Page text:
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Armed With Military-Grade Weapons, Missouri Police Crack Down on Protests Over Michael Brown Shooting

The Missouri town of Ferguson looks like a war zone as police fire tear gas, stun grenades and smoke bombs to break up a fifth night of protests over the police shooting of unarmed African-American teenager Michael Brown.

The Missouri town of Ferguson looks like a war zone as police fire tear gas, stun grenades and smoke bombs to break up a fifth night of protests over the police shooting of unarmed African-American teenager Michael Brown. At least 10 people were arrested on Wednesday, including St. Louis Alderman Antonio French, who has been posting video online of the protests and who appeared on Democracy Now! earlier this week. An earlier protest faced a heavy police response, with police in riot gear stationed by a massive armed vehicle in the street. Journalists from the Washington Post and Huffington Post were also arrested last night and then released without charges. They were detained while filing reports from a McDonalds restaurant. Ferguson police have refused to release the name of the officer who shot Brown, citing fears for his safety. They have also called on demonstrators to limit their protests to daytime hours. We go to St. Louis to speak with Patricia Bynes, Democratic Committeewoman of Ferguson Township. Bynes has been out in the streets of Ferguson every night documenting the protests on Twitter.


JUAN GONZÁLEZ: We go now to Ferguson, Missouri. [footage from Ferguson, Missouri] That was the scene in Ferguson, Missouri, just outside of St. Louis last night, as police fired tear gas, stun grenades and smoke bombs to break up a fifth day of protests following the fatal police shooting of Michael Brown. The unarmed African-American 18-year-old was shot dead on Saturday. Police say Brown assaulted an officer and tried to reach for his weapon, but eyewitnesses say Brown was shot with his arms up as he tried to flee an officer’s fire. Local police have still not released the name of the officer who shot him.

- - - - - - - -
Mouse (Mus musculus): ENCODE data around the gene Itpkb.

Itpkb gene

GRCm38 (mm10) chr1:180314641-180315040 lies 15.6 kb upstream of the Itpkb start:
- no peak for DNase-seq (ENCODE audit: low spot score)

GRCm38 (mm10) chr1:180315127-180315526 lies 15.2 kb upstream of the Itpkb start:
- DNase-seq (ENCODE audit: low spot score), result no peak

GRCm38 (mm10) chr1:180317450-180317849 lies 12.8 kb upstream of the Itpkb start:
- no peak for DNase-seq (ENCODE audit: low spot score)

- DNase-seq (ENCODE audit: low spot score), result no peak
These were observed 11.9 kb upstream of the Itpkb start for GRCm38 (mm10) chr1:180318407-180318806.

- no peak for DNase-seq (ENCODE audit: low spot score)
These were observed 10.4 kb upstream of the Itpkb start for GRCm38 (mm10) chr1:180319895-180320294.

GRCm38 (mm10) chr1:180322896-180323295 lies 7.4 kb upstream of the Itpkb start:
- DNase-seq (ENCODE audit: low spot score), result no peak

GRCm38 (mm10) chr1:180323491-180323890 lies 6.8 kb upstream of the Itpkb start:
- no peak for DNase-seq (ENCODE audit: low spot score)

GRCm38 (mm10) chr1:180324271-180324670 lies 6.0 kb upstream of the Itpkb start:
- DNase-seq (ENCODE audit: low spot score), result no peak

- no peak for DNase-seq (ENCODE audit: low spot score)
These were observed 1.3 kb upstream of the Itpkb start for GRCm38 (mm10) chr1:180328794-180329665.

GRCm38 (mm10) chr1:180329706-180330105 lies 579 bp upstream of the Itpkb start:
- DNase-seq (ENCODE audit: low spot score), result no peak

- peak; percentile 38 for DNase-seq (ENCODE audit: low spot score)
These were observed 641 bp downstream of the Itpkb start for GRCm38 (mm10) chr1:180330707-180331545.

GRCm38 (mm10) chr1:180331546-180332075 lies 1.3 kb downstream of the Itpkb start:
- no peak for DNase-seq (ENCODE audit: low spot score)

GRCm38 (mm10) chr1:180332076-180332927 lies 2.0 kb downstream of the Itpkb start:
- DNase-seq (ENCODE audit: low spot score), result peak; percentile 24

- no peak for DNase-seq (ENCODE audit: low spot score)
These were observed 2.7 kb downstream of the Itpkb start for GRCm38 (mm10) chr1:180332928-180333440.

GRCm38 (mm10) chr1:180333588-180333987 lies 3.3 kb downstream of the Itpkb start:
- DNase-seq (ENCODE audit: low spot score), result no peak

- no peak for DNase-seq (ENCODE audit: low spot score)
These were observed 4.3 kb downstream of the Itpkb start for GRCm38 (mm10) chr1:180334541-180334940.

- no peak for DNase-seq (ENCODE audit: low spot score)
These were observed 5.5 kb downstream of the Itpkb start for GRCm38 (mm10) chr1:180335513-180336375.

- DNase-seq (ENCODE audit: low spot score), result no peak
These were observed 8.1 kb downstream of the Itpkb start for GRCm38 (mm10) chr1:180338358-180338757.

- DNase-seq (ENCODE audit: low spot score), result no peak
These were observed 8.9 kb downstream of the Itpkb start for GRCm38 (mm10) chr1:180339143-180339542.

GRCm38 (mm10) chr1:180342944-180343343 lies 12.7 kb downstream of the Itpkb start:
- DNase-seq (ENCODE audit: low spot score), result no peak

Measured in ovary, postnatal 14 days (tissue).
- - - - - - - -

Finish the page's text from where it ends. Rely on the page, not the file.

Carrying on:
Earlier this week, police said an autopsy confirmed Brown died of multiple gunshot wounds, but they refused to say how many times he was shot or to release any more details, pending toxicology results, which could take weeks. An attorney for Brown’s family said the teen’s body has been turned over to them, and they plan to seek a second autopsy. On Wednesday, officials confirmed the Justice Department had opened a federal civil rights investigation into the shooting.

Last night police arrested at least 10 people, including St. Louis Alderman Antonio French, who has been posting video online of the protests and who appeared on Democracy Now! earlier this week. Journalists from The Washington Post and The Huffington Post were also arrested last night and then released without charges. They were arrested while working on stories at a McDonald’s restaurant.

AMY GOODMAN: At times the streets of Ferguson, Missouri, looked like a war zone this week, as police patrol the streets in armored vehicles. News photographers captured a striking image earlier this week of a team of police officers dressed in military gear pointing their high-powered guns at a young African-American man who has his hands in the air. Yahoo News reports the Defense Logistics Agency has confirmed the Ferguson Police Department is part of a federal program in which the Pentagon distributes hundreds of millions of dollars of surplus military equipment from the wars in Iraq and Afghanistan to civilian police forces across the country.

For the latest on Ferguson, we go now to St. Louis, where we’re joined by Patricia Bynes, Democratic committeewoman of Ferguson township. She’s been out in the streets every night documenting the protests on Twitter.

Patricia Bynes, thank you so much for joining us. Can you describe what took place last night?

PATRICIA BYNES: Hi, Amy. Good morning.

Last night, it started—well, first, tensions are continuing to rise. It’s been a very volatile situation going on in the community. There had been tear gas prior to the two nights before. And even—what was it—Tuesday night, there was another officer-involved shooting that happened. So things continue to escalate. There were peaceful protests during the day. I know that there was a call to ask people not to demonstrate at night. And I just don’t see how that is not going to happen. The protesters and residents who support this cause are not going to be forced to stay in their houses when they want to show just how unjust this really, really is.